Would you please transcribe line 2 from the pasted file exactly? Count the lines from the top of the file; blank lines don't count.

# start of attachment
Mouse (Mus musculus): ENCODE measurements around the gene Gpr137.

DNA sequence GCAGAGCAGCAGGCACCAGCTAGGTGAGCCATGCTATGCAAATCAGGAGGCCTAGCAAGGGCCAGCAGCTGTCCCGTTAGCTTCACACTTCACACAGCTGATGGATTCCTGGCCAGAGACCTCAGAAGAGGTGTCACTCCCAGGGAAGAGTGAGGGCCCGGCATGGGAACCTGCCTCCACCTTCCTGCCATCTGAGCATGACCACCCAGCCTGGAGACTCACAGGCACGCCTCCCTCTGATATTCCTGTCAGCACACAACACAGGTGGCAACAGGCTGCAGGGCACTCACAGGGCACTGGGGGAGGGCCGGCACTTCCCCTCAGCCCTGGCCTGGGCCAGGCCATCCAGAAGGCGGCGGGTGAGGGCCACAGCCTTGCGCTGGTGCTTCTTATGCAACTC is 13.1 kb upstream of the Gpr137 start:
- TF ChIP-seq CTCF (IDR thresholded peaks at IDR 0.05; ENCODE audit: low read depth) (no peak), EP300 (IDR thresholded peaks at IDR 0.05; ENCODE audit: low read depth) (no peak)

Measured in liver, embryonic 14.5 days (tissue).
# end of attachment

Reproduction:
DNA sequence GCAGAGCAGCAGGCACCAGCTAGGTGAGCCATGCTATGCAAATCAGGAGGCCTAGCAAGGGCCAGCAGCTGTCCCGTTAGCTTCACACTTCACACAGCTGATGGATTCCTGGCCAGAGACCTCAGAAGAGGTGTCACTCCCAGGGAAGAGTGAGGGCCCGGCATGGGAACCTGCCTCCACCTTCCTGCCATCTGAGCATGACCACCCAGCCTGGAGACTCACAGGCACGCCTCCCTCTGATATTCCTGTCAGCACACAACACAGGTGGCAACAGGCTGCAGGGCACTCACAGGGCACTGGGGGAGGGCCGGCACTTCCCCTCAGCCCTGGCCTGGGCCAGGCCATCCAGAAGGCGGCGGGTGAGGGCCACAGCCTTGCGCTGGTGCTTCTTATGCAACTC is 13.1 kb upstream of the Gpr137 start: